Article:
This study examined the pattern of behavioral, genetic, and morphological variation occurring between phenotypically divergent populations of Uta stansburiana across a contact zone between the Mojave Desert and Colorado Desert ecosystems. I characterized the shift in agonistic display type across the zone to determine if individuals in the intergrade zone displayed intermediate phenotypes or enhanced variation in display. Individuals with diverse behavioral repertoires were found in all populations, but display type changed gradually and continuously along the transect of sampled populations, indicating a complex and possibly polygenic or multi-allelic mode of inheritance. Nuclear and mitochondrial markers indicate restricted gene flow though the discordance of the genetic data type suggest female-biased dispersal. Selection appears to be shaping the evolution of morphological traits such as size and limb length as these were significantly related to elevation differences along the transect.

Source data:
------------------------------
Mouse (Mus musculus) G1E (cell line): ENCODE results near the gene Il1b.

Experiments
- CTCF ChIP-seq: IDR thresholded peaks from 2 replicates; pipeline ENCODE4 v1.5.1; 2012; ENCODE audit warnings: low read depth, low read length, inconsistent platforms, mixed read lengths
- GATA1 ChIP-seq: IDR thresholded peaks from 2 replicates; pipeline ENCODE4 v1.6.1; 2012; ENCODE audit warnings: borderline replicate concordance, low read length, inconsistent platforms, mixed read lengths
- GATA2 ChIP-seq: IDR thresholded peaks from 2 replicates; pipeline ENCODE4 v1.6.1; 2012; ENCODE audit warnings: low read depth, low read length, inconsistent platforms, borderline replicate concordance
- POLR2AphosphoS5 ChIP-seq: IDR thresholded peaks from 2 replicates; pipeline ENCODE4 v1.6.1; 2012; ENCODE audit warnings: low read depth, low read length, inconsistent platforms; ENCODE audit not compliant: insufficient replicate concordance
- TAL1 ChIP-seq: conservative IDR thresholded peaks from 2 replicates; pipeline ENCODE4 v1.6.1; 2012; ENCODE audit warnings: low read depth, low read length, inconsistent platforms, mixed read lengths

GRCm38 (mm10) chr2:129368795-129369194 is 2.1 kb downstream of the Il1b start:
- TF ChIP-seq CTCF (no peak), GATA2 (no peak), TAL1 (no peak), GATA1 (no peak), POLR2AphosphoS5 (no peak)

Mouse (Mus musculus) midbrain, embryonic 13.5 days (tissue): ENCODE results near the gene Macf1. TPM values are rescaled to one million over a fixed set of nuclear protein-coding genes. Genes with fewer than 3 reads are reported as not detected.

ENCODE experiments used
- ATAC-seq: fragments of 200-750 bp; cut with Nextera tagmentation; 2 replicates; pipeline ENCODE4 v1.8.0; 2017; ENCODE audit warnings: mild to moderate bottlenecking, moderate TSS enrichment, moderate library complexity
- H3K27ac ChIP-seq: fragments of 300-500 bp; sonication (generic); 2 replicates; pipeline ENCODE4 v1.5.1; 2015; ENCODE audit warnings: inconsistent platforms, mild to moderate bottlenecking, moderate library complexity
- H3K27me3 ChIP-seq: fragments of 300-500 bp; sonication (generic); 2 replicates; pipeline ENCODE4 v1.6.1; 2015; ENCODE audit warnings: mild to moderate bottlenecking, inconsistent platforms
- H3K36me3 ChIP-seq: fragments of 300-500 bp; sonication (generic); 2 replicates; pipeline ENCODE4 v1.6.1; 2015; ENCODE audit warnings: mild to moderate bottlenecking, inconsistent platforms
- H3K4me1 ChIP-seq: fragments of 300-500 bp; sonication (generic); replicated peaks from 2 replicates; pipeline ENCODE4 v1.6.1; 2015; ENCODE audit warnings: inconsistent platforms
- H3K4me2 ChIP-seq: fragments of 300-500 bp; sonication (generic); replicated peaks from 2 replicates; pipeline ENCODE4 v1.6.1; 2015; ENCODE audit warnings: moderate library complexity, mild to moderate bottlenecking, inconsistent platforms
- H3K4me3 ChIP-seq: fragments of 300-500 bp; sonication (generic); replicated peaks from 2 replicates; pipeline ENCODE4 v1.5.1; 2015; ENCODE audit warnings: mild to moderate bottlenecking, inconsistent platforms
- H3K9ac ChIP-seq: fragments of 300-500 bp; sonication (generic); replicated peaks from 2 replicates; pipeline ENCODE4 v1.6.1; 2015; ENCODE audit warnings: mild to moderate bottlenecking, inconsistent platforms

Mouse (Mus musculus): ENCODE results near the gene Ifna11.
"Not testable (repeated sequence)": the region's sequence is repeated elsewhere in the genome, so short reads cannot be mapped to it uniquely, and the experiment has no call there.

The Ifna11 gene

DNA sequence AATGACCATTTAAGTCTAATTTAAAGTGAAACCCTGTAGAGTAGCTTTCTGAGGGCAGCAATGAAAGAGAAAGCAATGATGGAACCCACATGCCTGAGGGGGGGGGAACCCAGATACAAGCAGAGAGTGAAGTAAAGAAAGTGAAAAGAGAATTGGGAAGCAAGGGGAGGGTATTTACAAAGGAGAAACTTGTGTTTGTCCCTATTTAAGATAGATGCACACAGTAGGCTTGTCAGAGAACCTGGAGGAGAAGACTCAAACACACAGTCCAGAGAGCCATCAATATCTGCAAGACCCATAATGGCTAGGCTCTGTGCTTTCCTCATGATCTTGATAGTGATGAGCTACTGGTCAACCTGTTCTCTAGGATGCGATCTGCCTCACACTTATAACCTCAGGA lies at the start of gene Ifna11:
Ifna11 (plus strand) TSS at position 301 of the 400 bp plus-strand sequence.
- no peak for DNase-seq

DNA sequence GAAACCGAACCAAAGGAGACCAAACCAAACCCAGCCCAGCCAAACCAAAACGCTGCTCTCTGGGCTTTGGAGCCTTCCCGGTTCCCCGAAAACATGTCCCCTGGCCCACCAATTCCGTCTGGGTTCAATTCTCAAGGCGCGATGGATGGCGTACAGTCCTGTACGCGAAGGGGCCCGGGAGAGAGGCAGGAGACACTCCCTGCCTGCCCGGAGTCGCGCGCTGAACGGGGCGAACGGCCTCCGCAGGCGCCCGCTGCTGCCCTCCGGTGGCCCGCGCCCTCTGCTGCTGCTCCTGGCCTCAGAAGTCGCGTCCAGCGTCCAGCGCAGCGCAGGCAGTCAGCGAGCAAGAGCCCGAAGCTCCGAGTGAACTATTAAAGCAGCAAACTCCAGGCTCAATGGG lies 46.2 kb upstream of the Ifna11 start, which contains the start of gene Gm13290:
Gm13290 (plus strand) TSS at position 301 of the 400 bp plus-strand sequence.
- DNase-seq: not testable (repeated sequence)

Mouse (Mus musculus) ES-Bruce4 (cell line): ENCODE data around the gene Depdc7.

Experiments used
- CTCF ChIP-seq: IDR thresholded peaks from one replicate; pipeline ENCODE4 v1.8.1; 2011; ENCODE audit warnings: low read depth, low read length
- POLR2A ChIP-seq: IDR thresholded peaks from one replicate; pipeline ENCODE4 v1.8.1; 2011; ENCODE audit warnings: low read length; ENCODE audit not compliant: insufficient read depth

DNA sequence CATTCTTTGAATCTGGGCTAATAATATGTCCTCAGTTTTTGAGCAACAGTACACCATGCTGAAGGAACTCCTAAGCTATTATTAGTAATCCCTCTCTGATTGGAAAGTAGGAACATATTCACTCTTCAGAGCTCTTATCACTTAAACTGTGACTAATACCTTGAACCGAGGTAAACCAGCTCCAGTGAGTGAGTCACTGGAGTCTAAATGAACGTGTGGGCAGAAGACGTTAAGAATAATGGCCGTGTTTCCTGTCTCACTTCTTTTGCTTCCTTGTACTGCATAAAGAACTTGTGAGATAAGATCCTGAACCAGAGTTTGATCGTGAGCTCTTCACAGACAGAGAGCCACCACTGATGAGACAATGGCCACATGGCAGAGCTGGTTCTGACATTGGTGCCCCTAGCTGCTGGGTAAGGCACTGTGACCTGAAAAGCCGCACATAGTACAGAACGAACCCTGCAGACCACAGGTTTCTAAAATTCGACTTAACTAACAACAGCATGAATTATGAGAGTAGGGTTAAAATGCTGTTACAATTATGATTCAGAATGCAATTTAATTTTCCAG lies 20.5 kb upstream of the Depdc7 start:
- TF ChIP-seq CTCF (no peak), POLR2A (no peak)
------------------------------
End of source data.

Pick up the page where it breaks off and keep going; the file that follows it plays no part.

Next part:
|School:||California State University, Long Beach|
|School Location:||United States -- California|
|Source:||MAI 52/05M(E), Masters Abstracts International|
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